However, a major aspect required to be researched further is the source of what causes auditory, sensory and olfactory hallucinations. There are minor theories which state that each basic sense; auditory, sensory and olfactory would be respective to their relevant cortex and the agonist's location. Due to the subjective nature of these hallucinations, they would cause an emotional reaction, potentially measurable by Plutchik's scale of emotions (Zamberlan et al., 2018; Griffiths, Hurwitz, Davis, Johnson & Jesse, 2019).

Dopamine[edit | edit source]

Figure 3. Molecular structure of dopamine.

Dopamine (DA) is another major neurotransmitter that is majorly responsible for the communication between neurons in the nervous system, however, it is more commonly known for being the 'reward' neurotransmitter responsible for the positive feelings of stimulant drugs (Nestler, Hyman & Malenka, 2001). Dopamine was first discovered and reported in 1957 by Dr. Arvid Carlsson whilst on a search for the cause and treatment of Parkinson's disease (Yeragani, Tancer, Chokka & Baker, 2010). Additionally, the doctor found a way to measure the amount of dopamine present in the brain, finding that the highest concentration was in the basal ganglia (Yeragani, Tancer, Chokka & Baker, 2010). The basal ganglia is a significant contributor to decision making, motivation and working memory and there is an evident high concentration of dopaminergic receptor. This suggests that LSD and various dopaminergic partial agonists affect decision making, motivation and working memory, however more research is required (Giacomelli, Palmery, Romanelli, Cheng & Silvestrini, 1998).

Although dopamine is largely known to be responsible for the effects of various stimulants such as cocaine, methamphetamine and phencyclidine (PCP), it also has a significant role in the various unpredictable effects of psychedelics. As observed in previous studies, LSD functions as a partial agonist upon various dopamine receptors, particularly the D2 dopamine receptor (D2R) (Ahn & Makman, 1979; Giacomelli, Palmery, Romanelli, Cheng & Silvestrini, 1998). This suggests that although the substance is known to have adverse effects, the agonistic properties upon the D2 dopamine receptor may attribute to the feelings of great pleasure and 'transcendence', as reported by patients.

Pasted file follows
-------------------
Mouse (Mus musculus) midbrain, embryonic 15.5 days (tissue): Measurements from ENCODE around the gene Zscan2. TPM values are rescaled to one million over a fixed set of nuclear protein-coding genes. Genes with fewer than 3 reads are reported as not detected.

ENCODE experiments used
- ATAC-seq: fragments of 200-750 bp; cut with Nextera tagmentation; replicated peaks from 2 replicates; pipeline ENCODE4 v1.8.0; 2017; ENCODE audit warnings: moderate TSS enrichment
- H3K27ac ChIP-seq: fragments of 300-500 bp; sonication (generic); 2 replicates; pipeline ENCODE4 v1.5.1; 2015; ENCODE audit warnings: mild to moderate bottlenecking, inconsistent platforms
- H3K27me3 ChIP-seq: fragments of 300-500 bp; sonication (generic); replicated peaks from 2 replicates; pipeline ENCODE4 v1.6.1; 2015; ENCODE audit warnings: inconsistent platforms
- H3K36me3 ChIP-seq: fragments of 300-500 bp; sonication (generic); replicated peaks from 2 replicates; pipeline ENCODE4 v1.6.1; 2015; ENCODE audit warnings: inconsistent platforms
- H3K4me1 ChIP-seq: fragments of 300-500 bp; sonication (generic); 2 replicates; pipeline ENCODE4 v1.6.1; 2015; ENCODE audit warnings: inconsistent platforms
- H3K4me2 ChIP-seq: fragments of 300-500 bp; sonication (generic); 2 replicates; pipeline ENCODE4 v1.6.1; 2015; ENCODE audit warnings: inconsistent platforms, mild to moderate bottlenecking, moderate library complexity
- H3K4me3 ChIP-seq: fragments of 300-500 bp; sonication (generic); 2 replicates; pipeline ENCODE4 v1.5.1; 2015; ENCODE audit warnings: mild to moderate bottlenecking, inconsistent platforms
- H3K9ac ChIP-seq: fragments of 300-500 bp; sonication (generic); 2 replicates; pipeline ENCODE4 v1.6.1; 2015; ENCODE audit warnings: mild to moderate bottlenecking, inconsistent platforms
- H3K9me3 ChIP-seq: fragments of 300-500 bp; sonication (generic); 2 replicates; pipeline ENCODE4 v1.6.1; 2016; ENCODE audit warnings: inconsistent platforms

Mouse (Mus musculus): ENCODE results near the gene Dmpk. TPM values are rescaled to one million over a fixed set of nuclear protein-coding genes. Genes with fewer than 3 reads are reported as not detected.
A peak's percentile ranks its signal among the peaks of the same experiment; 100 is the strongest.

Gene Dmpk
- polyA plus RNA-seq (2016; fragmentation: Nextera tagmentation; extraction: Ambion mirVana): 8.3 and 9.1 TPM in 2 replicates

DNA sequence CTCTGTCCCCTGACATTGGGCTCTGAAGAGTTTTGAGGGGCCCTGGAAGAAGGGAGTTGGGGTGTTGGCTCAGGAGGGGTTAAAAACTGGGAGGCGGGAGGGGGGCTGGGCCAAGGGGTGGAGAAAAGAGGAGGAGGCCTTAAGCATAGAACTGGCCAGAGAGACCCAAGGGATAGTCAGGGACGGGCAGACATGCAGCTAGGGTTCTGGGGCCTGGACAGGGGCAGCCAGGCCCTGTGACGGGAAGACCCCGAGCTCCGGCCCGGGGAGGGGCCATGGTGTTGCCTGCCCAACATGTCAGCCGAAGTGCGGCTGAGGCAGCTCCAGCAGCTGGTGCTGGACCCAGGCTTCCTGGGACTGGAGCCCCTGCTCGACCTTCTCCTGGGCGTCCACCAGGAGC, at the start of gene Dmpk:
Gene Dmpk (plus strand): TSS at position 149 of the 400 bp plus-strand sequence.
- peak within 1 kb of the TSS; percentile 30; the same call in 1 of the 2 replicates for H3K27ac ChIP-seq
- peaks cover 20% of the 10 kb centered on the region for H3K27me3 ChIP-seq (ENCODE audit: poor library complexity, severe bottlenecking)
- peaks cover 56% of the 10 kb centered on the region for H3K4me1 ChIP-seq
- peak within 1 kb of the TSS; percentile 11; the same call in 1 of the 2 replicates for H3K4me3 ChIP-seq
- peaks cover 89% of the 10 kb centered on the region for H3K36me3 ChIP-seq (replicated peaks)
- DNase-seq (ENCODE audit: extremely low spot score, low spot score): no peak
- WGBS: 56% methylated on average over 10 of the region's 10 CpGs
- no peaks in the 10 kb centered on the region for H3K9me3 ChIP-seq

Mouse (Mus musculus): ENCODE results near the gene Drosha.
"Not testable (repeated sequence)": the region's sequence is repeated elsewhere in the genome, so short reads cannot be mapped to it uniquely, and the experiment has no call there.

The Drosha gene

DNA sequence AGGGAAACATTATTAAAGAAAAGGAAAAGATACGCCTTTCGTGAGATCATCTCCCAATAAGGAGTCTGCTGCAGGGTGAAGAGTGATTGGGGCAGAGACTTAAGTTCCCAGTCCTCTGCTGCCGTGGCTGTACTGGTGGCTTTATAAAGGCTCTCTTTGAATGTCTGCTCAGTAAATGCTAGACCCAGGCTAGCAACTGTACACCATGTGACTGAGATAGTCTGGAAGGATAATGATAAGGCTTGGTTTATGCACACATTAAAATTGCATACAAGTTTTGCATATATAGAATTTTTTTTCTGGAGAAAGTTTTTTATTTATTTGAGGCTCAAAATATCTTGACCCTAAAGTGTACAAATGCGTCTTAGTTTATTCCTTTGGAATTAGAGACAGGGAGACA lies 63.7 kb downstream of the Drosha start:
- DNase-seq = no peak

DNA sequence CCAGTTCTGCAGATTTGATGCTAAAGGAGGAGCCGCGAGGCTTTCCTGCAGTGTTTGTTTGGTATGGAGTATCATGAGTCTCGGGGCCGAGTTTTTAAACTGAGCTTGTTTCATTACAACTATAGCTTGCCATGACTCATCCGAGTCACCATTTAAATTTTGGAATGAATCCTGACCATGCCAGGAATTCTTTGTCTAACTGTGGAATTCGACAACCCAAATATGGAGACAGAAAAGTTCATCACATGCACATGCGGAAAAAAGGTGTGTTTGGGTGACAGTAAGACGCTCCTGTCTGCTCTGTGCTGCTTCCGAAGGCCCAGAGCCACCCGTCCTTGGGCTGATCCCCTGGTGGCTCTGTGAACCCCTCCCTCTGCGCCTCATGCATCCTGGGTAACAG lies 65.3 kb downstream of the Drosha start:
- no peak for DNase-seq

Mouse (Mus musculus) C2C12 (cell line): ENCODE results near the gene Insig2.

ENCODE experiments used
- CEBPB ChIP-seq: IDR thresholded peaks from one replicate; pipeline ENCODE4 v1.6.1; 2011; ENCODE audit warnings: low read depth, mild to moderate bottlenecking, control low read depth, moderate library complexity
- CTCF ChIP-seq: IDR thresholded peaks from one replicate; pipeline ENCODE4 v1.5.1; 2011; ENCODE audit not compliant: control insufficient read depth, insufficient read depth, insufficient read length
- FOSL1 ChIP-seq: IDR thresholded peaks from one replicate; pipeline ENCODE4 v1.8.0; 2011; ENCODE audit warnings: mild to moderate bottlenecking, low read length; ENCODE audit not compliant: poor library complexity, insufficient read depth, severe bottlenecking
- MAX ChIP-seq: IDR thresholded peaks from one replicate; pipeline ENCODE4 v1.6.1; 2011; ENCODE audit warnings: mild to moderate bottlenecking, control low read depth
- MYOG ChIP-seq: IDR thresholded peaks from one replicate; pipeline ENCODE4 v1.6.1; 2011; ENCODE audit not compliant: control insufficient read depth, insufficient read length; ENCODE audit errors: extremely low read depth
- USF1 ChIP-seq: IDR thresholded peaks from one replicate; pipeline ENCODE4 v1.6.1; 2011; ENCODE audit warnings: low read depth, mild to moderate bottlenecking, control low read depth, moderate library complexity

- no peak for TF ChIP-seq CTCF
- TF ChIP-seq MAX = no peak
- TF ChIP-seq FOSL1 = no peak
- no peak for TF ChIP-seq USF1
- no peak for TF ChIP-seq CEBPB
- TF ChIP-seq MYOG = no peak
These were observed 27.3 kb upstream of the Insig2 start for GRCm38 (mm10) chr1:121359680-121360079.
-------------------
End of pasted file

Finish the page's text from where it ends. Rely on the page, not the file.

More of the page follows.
Quiz 1[edit | edit source]

What are the three major serotonergic psychedelics?

LSD, MDMA, Mescaline
LSD, Psilocybin, DMT
MDMA, LSD, Marijuana
Psilocybin, Ayahuasca, Mescaline

Psychedelics[edit | edit source]

As a result of the varying subjective hallucinations experienced under the effects of psychedelics, many short-term effects and changes (directly after the psychedelic experience) can be seen through the results of various studies (Bouso et al., 2015). Contrastly, long-term effects can be partly linked and attributed to increases in neural plasticity (Bouso et al., 2015).

Short-term effects[edit | edit source]

Psychedelics, including LSD, psilocybin and DMT have been found to function as partial agonists upon various serotonin and dopamine receptors (5-HT1A, 5-HT2A, D2R). Due to the complexity and strong differences in effects between psychedelics, it is very difficult to generalise the effects of the psychedelic-grouping. However, classic psychedelics are reported to cause altered states of consciousness, hallucinations (visual, auditory, sensory, olfactory) and ego-dissolution at higher doses (Sweat, Bates & Hendricks, 2016). In addition, psychedelics and more specifically, psilocybin, has been noted to alter and 'slow' the subjective experience of time, accompanied by increased reports of depersonalisation, leading to ego-dissolution (Wittmann et al., 2006).

Long-term effects[edit | edit source]

Due to the acute nature of psychedelic experiences, there is great potential for both positive and negative, long-term emotional and psychological effects. There have been several studies that have examined the effects of serotonergic psychedelics in contrast to individual psychedelics. As with the process of investigating the short-term effects of psychedelic drugs, psychedelics are too large of a classification of psychoactive substances to generalise effects for.

During the 21st century, many studies have been conducted, investigating the long-term effects of various psychedelic drugs. Most commonly, examining Ayahuasca/DMT, LSD and psilocybin[grammar?]. The findings from various studies showed through the use of follow-up interviews and questionnaires, no persisting perception disorders, psychosis or any negative effects from the therapeutic administration of psychedelics to healthy individuals (Bouso et al., 2015; McWilliams & Tuttle, 1973; Studerus, Kometer, Hasler & Vollenweider, 2010). Alternatively, researchers, MacLean, Johnson & Griffiths, (2011) concluded that 'mystical experiences' experienced through the use of psilocybin resulted in a long-term increase in the personality trait, openness. Furthermore, openness stayed significantly higher than baseline for over 12 months after the experimental session (MacLean, Johnson & Griffiths, 2011).